In most cases, it does not matter if you list which sources are primary or secondary. Do not blindly focus only on primary sources. What matters is how you evaluate your sources. A primary source is not necessarily more accurate than a secondary source, especially to the uneducated eye. Then there are the tertiary sources, the “a book about a book about a book”… Much of what can be found online are tertiary sources. In many cases, Wikipedia articles will be tertiary – but their bibliography could list secondary sources. And sometimes, there is no primary source available to us, either because it was lost to history or never written down to begin with. But perhaps there is a similar recipe or surviving translation or object or technique from later times we can base our redaction on. This would make your source a tertiary source – but it may be the best source that we can get. For now.
For people who do not use the terms primary and secondary regularly, the terms can quickly become quickly confusing. Instead, think about evaluating sources in relationship to the end goal of your A&S project. We aim to research and recreate the thing or action as it was done in period. This leads our evaluation of sources. Think of an archery target. The bull’s eye in the center is the thing in its time and place on the day it was created. Shiny and new. We then use the sources available to make educated guesses about what it would look like, be made of. Even extant pieces have weathered centuries and have been to some extent altered from that first day. Focus on solid evidence, from reliable sources, for the materials and construction of the thing. Remember that even extant texts are not always reliable. Trusted sources can be museums, archeological articles, photos of the thing, period descriptions of the thing. Using multiple sources helps us understand the context in which the thing existed, the rings around the bull’s eye.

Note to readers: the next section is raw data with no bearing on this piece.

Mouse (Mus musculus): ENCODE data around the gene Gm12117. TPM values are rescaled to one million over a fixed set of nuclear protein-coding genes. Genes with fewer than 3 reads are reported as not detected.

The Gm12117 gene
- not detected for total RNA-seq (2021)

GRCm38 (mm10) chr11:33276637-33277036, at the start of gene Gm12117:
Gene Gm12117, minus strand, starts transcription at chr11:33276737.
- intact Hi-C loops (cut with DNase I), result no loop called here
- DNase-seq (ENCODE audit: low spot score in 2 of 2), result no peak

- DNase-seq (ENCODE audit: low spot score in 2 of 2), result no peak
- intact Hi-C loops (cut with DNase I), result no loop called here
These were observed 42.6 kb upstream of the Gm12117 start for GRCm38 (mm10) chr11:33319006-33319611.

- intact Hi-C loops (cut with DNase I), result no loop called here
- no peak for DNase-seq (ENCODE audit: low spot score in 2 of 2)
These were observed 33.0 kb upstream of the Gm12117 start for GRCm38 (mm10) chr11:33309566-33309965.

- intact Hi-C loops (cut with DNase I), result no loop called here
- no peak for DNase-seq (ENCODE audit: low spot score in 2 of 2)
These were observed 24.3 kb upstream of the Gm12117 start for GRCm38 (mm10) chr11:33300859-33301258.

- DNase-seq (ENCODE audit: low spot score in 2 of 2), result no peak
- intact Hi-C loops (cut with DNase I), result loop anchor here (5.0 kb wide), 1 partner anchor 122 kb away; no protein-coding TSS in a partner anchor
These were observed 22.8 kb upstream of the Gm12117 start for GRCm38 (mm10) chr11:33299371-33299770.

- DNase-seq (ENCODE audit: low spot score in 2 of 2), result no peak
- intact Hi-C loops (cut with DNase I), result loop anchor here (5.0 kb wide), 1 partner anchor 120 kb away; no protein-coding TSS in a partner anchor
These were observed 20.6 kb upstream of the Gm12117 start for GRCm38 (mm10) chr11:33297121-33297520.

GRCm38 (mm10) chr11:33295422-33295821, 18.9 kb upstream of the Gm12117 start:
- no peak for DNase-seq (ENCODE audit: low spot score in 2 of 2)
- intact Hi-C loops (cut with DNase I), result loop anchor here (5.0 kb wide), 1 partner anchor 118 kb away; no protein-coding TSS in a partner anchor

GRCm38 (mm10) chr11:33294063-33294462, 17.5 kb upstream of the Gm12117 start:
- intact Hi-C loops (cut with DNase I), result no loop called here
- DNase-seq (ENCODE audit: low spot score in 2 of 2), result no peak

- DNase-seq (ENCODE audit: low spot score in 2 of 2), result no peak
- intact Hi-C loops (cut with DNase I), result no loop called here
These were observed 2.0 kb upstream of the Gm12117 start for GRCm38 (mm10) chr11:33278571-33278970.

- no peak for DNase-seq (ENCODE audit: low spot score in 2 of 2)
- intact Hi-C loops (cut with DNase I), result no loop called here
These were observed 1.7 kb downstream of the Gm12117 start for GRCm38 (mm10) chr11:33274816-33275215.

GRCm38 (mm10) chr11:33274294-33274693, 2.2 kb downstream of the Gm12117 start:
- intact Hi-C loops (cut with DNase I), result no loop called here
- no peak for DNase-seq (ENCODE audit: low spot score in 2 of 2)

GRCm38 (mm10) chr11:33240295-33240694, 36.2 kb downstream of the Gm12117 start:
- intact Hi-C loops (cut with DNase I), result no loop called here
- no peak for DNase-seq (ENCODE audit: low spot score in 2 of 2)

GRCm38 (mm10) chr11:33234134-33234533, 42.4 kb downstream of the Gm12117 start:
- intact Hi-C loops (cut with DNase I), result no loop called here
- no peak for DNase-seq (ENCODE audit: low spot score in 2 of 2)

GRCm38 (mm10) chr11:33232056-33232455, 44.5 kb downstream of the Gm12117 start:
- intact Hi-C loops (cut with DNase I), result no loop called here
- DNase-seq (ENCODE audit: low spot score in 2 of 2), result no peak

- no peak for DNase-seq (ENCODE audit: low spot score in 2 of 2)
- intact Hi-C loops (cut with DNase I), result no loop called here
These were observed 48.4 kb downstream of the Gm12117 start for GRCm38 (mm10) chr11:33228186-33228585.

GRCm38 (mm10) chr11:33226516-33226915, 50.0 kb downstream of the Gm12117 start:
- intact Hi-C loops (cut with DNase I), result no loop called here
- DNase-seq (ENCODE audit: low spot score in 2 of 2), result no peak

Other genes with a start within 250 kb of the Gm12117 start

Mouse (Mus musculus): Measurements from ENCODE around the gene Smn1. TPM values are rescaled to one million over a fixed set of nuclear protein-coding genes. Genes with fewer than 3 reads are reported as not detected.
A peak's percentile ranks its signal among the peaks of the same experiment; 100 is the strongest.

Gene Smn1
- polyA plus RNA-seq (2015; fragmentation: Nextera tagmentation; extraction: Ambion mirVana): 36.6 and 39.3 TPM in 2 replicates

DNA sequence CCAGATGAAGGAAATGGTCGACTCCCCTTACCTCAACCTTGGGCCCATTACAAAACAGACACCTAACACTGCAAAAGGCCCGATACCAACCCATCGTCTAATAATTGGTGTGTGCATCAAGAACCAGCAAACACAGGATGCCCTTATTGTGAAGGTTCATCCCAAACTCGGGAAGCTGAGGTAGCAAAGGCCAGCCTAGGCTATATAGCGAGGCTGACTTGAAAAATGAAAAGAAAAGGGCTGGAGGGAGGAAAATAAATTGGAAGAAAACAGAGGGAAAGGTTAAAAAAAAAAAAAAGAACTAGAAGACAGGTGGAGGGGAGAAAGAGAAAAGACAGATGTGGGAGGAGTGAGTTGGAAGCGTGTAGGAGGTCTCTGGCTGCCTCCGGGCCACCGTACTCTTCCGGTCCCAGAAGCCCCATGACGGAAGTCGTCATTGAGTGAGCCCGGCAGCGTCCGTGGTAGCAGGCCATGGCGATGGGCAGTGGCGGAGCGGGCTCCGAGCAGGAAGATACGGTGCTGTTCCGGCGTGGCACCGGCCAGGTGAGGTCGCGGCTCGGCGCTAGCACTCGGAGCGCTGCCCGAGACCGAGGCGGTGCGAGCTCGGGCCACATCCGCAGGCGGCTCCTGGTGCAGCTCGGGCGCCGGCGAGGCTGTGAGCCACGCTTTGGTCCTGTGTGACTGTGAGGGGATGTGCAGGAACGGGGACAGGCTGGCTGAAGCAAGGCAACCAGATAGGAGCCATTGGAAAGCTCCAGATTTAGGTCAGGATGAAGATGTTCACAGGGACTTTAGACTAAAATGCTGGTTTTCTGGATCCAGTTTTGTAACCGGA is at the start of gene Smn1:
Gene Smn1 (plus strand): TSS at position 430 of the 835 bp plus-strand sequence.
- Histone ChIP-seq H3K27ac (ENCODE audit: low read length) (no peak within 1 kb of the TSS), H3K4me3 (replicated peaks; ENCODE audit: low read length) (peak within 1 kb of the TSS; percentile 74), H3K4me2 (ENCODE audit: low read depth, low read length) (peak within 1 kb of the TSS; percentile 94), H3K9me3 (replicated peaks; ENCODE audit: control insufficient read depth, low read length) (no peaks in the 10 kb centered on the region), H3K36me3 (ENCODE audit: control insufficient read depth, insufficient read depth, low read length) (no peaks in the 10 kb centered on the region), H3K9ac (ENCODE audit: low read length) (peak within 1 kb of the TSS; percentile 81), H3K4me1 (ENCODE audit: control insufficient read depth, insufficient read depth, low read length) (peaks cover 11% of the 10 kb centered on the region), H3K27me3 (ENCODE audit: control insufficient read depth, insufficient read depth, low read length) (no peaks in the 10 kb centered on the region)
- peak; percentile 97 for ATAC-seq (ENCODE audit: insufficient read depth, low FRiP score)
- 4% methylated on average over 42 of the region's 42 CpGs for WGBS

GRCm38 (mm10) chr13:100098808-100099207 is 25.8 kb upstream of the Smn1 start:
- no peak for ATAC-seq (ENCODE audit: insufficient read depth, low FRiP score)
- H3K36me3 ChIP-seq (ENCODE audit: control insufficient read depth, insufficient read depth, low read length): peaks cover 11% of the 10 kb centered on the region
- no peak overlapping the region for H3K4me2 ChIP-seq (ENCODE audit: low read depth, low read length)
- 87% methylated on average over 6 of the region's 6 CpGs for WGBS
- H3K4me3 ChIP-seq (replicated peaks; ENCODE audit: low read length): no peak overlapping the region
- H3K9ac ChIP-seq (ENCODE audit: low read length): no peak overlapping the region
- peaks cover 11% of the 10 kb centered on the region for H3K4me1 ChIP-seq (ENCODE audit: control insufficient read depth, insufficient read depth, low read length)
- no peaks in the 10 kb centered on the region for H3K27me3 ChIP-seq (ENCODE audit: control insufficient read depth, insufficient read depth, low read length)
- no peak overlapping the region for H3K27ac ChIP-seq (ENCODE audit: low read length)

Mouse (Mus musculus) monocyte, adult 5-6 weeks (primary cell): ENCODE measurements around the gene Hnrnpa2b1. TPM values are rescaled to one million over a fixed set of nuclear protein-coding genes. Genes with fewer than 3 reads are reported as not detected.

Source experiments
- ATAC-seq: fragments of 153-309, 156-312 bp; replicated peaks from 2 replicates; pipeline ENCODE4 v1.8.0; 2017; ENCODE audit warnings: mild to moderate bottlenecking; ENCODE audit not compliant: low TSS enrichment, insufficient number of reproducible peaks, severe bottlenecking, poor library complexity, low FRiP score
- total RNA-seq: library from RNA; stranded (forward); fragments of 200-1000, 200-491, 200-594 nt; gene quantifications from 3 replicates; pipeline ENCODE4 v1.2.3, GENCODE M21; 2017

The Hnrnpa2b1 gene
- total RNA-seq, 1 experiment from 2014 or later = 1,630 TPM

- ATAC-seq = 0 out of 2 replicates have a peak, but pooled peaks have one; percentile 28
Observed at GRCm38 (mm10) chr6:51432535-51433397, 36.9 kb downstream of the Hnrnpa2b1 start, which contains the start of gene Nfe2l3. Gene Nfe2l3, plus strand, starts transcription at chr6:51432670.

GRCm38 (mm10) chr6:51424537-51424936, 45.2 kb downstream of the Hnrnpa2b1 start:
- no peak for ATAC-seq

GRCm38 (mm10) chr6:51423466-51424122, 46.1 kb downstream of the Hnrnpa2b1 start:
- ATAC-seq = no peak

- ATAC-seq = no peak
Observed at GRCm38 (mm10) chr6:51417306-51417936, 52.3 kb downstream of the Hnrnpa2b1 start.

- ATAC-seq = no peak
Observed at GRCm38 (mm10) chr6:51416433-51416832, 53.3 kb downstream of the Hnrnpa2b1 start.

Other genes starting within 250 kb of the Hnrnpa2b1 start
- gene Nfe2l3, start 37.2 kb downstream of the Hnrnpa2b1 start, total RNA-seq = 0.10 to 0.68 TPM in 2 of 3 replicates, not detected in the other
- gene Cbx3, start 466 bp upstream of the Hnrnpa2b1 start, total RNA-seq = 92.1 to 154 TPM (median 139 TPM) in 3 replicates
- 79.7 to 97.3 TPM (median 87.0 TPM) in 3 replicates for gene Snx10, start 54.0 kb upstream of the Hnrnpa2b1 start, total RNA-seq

Of course, we understand it is not always possible to get close up and personal with an extant piece, that not everyone has a travel budget to go visit the Bodleian Library or the Metropolitan, have access to a library with ILL or to academic access. Try to get as close as you can get, even if that is secondary, and who knows, perhaps someday you’ll be able to go visit and see one for real. And remember, you know people! Did you find a perfect archaeological report but have no idea how to get a copy? Ask your laurels, ask online, and often someone else who went through the same can now share with you. We artisans do love to enable each other!
An academic librarian’s view on primary and secondary sources:
Primary Sources by Mord Hrutsson
Are you intimidated by large and seemingly complex projects? Baron Caleb suggests Micro-research, or small papers about limited topics. He writes that he “has heard, over the years, from many SCAdians that they just do not have the skills or patience to sit down and write a research paper and, by extension, write documentation for an A&S project. There appears to be an unfounded fear that documentation, or a research paper, has to be 100 pages long and ready to be published in a peer-reviewed journal. This is not the case. No one in the SCA expects every person in the SCA to spend a year or more writing a paper. But this fear does keep many people from even trying their hand at doing some research and some writing. Huge research papers are nice, but they are not for everyone. Also, large papers are too long to be published in local newsletters, and newsletters are always looking for articles for publication.”
Read further in Baron Caleb’s essay “So You Think You Can’t Do Any Research?” (2022)
Recording and recreating material culture
An excellent example of how to approach the recreation of historic material culture by Mistress Phiala can be found in her mundane article “Planning a Recreation: Weaving a Siksälä Shaw” (2020)